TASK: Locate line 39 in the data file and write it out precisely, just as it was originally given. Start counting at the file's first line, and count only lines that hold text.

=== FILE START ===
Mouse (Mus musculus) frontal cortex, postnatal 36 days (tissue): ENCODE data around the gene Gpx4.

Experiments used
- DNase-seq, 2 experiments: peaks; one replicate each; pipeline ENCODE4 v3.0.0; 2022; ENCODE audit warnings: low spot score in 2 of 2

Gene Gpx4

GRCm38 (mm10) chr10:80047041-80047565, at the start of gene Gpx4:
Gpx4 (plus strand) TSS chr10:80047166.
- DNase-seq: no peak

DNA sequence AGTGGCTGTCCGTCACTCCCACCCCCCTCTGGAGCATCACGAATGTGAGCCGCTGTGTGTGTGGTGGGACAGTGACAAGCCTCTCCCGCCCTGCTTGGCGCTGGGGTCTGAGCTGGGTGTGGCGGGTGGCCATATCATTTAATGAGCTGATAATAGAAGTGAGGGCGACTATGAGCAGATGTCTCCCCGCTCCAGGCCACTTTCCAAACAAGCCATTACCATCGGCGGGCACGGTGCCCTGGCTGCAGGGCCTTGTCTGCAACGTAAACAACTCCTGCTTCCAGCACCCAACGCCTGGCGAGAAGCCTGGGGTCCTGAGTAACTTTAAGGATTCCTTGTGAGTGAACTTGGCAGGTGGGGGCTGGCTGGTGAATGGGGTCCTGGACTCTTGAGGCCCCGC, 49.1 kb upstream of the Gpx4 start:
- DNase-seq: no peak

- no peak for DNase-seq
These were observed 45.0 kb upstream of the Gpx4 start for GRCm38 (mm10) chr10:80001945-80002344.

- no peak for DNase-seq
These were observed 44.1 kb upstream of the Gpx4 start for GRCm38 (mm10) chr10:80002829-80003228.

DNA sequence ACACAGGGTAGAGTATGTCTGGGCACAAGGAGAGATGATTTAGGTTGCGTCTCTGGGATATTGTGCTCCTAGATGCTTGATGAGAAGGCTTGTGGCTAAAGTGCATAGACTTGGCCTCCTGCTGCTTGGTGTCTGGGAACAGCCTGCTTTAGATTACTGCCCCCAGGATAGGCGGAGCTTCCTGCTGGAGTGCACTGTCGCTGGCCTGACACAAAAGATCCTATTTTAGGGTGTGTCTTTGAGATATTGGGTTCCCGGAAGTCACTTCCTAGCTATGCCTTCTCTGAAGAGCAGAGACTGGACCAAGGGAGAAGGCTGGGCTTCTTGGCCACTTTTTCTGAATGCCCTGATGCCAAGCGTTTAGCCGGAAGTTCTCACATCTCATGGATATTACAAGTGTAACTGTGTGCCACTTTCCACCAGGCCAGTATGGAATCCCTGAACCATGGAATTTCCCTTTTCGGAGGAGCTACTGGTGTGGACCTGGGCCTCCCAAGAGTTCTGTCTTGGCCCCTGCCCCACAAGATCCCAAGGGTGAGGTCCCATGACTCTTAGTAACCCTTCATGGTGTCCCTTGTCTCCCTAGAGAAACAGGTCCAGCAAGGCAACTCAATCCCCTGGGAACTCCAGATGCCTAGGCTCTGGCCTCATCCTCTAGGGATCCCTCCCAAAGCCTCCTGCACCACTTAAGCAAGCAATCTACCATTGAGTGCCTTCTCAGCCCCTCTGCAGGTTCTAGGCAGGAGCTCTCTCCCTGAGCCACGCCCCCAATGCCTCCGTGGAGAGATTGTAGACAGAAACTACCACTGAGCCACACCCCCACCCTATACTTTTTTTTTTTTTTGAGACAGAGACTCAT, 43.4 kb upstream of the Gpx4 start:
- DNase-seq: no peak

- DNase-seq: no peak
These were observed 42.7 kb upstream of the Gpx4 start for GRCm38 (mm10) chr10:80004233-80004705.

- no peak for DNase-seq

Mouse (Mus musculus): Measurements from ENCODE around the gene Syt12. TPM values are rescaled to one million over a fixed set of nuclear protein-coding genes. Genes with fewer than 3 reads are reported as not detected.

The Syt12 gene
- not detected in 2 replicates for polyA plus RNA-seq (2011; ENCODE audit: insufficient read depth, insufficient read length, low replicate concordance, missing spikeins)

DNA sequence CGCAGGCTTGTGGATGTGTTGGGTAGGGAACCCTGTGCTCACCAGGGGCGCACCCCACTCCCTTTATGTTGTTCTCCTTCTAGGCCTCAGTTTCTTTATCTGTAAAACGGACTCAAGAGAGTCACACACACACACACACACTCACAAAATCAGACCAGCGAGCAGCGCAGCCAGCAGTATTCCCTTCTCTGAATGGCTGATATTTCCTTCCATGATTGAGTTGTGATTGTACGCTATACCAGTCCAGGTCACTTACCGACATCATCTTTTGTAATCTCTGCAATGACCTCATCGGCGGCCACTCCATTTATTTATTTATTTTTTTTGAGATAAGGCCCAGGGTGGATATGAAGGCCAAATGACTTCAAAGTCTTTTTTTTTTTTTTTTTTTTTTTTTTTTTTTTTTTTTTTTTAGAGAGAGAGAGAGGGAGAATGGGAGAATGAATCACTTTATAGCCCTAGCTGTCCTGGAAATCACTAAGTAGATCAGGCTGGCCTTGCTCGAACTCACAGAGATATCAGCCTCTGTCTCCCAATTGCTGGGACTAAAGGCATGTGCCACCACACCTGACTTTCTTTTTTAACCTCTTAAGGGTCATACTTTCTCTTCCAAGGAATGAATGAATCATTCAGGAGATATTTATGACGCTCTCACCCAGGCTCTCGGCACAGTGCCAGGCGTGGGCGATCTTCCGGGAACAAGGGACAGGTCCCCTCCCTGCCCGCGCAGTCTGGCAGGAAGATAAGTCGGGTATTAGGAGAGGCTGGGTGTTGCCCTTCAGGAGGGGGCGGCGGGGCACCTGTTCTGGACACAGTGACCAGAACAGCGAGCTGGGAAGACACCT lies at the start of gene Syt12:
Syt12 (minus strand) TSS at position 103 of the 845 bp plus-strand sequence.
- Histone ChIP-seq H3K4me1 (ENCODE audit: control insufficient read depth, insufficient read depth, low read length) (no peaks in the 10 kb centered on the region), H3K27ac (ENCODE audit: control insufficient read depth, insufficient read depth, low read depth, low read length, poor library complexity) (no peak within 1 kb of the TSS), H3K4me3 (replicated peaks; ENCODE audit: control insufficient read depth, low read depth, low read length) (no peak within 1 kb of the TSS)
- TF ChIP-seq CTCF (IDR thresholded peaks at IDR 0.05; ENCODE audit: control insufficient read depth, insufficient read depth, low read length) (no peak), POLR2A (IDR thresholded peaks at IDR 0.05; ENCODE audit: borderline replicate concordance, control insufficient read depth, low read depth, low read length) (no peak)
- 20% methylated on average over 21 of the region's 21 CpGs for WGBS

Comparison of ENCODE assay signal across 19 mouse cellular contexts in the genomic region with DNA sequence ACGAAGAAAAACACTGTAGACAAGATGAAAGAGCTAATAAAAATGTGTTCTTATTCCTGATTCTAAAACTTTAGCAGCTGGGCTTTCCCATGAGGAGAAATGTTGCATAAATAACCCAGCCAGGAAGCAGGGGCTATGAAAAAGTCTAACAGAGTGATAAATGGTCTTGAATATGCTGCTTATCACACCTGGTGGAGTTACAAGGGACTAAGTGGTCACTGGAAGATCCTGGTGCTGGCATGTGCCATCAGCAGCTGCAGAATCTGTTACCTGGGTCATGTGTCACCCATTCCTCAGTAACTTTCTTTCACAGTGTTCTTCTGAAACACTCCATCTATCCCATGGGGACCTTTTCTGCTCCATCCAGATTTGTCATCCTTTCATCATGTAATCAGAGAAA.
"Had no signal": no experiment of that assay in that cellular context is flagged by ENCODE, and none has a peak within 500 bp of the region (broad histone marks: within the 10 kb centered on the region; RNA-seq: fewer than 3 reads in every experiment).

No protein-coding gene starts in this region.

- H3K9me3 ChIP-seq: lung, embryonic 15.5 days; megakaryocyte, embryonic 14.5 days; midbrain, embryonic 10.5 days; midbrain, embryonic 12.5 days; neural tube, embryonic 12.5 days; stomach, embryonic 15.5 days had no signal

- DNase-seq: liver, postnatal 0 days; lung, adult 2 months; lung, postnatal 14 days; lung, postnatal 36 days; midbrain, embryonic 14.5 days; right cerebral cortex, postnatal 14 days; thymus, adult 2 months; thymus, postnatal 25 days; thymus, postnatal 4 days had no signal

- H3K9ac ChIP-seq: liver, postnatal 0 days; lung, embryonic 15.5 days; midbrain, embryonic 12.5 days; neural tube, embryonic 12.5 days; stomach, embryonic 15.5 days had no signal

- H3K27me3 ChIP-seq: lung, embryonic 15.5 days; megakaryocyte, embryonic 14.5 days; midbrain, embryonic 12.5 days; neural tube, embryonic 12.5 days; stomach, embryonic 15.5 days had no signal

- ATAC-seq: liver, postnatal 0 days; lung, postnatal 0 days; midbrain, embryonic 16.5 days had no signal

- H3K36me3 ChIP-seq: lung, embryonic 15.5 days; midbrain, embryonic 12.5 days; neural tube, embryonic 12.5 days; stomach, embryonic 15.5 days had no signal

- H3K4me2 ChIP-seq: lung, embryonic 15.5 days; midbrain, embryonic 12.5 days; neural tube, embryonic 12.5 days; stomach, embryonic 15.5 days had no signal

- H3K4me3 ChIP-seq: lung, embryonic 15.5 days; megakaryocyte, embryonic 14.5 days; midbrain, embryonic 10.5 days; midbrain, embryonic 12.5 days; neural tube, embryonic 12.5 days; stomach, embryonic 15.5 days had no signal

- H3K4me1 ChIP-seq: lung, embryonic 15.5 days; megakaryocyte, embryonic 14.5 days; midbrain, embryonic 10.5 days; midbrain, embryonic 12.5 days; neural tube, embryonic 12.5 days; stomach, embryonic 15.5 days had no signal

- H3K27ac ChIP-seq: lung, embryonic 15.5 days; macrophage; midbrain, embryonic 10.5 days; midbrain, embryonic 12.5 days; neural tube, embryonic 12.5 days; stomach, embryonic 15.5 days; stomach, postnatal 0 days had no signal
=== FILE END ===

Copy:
- H3K27ac ChIP-seq: lung, embryonic 15.5 days; macrophage; midbrain, embryonic 10.5 days; midbrain, embryonic 12.5 days; neural tube, embryonic 12.5 days; stomach, embryonic 15.5 days; stomach, postnatal 0 days had no signal